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SHOULD I BUY A CHINESE MOTORCYCLE?




Introduction


It's time to address the elephant in the room: should you buy a Chinese motorcycle or scooter? In this blog, I will go through the pros and cons of owning and running a Chinese scooter or motorcycle, the costs, and how long they realistically last. All of these things should be taken into consideration when you are deciding on your new eventual commuter bike or your new pride and joy.




Pros of Buying a Chinese Motorcycle


When you buy any vehicle, there are a couple of things you take into consideration regardless of who makes it. For example, price. It is well known that Chinese bikes are usually about 25% cheaper than their Japanese counterparts. This could be a saving of £1000 or even more. The next thing you will usually consider is the power and top speed. Chinese bikes now offer a wide variety of speed and power outputs. My primary experience is in the 50cc and 125cc market, so I will stick to what I know. 125cc bikes can range from 55 mph max to 75 mph max, with an output range of 8 hp to 14.7 hp (the upper limit for a 125cc in the UK). The most powerful bikes in 2023 are the Zontes ZT125 U1 G1 U or GK, which boast 14.7 HP. Also, the Lexmoto LS-N boasts 13.7 HP. So, remember whether you buy Chinese or Japanese, you are still limited to 14.7 in the UK. There are many different models, shapes, and sizes for any type and style you require in the Chinese arsenal. There was a time when the Chinese bikes were not even in the same league as the Japanese models, but that time has now passed to a certain extent. And COVID didn’t help these matters. Regardless of the manufacturing location, all bikes have parts from all over the world. The main issue during COVID was obtaining the ECU for all bikes, as Japanese and Chinese bikes use the same ECUs.




Cons of Buying a Chinese Motorcycle


It isn't all sunshine and rainbows. There are some subtle differences, for instance, Directbikes, which supplies a lot of Chinese motorcycles to the UK market. They send their bikes to customers in a box with no pre-dispatch inspection (PDI). This means customers have to install batteries, and wheels, and check the tension of bolts, among other things. My main job is to do PDIs on motorcycles. 90% of the time, it is checking that bolts are tight, but the last 10% is all safety-critical things that, if done incorrectly, could seriously injure someone. Also, for every bike I PDI, I test-ride at least 6 miles and over the years, I have developed a very sensitive rear end and can detect issues a lot of issues before they become an issue. Take this scenario into consideration: I have done a PDI on a bike, I go for my test ride, and for some reason, the engine locks up (I have had this before). As an experienced rider tester, I could still control that bike and bring the bike and myself to a safe stop because I'm expecting it. Now think of the other scenario, little Johnny just got his bike in the box, puts it together, and test-rides it. Do you think that if the engine locks up, he will be able to control it? I think little Johnny will be in trouble. Another point, Chinese quality control sometimes isn't what Japanese quality control is, so it is even more important that the bike is PDI'd by a competent mechanic. All Chinese bikes are not made the same. Check the reviews on the internet before you buy, just to make sure there aren't some general issues on any model. But you should do that anyway regardless of who makes it, the Japanese have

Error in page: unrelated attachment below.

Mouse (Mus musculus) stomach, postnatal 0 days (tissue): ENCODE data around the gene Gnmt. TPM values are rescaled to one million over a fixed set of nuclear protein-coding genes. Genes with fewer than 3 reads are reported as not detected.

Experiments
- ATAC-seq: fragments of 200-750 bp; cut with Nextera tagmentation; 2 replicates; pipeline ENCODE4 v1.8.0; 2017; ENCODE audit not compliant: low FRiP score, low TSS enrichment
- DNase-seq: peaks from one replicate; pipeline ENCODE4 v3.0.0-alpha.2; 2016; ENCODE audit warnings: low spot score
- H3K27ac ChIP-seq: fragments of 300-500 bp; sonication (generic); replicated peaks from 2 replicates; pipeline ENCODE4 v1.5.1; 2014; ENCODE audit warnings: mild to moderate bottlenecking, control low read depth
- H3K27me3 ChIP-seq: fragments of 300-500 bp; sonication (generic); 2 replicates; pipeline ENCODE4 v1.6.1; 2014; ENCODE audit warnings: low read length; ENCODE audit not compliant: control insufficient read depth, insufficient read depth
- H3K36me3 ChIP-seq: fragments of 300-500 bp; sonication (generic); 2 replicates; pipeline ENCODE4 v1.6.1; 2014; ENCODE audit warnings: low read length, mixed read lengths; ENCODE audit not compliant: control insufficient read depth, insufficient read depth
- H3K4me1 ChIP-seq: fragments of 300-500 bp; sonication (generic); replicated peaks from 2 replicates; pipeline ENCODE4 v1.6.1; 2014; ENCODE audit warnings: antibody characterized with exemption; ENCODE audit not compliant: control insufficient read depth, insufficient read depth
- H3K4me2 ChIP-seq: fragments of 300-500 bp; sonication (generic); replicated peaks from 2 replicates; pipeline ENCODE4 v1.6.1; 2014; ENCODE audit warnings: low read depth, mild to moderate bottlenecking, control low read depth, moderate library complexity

made some poor bikes too.



Factors to consider before buying a Chinese motorcycle


When buying any bike, new or second-hand, there are some things you should do. Check reviews, people have owned these bikes and know the finicky issues. Check out who you are buying it from, and make sure they have prepared it properly for sale, whether that be a PDI or for a second-hand bike, and service history. Make sure you are getting the best price, you may be able to get some freebies like a free helmet or jacket, a lock, or something like that. And make sure you see the bike, sit on it, and make sure it is right for you. There are a lot of bikes out there that are not suitable for some riders, are too tall, too small, no rack gears, all these things need to be considered.



Conclusion


Should you buy a Chinese bike/scooter? This depends usually. It isn't down to whether you should buy a Chinese bike, it is usually down to price availability. It used to be the case that you could get Japanese bikes, but there are big waiting lists for them now, and some Chinese models have been out of stock for well over a year. However, there is still a large amount available. You could save more than £1000 on a Chinese bike versus a Japanese bike. When it comes to 50cc, there aren't any Japanese bikes, as long as you maintain them, they will look after you. The AA states that the average life of a 125cc is 20,000 miles and a 50cc is 10,000. I have known Chinese bikes to surpass these figures, and it is all about maintenance. My last point is this: the warranty for a 50cc is 1 year, the warranty for a 125 is 2 years. If they were as bad as they get made out to be, don't you think the importers like Yamasaki, Zontes, Lexmoto, or Moto GB would have all gone bankrupt by now? Thanks for reading and as always, ride safe.


If you liked this blog why not check out some of my other blogs




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1 Comment


Very good points.

The one checking out who you purchase from is probably the most important. Do your homework. Any bike is only as good as the person selling it.

This is the person who will make sure the bike is safe, and fix any problems.

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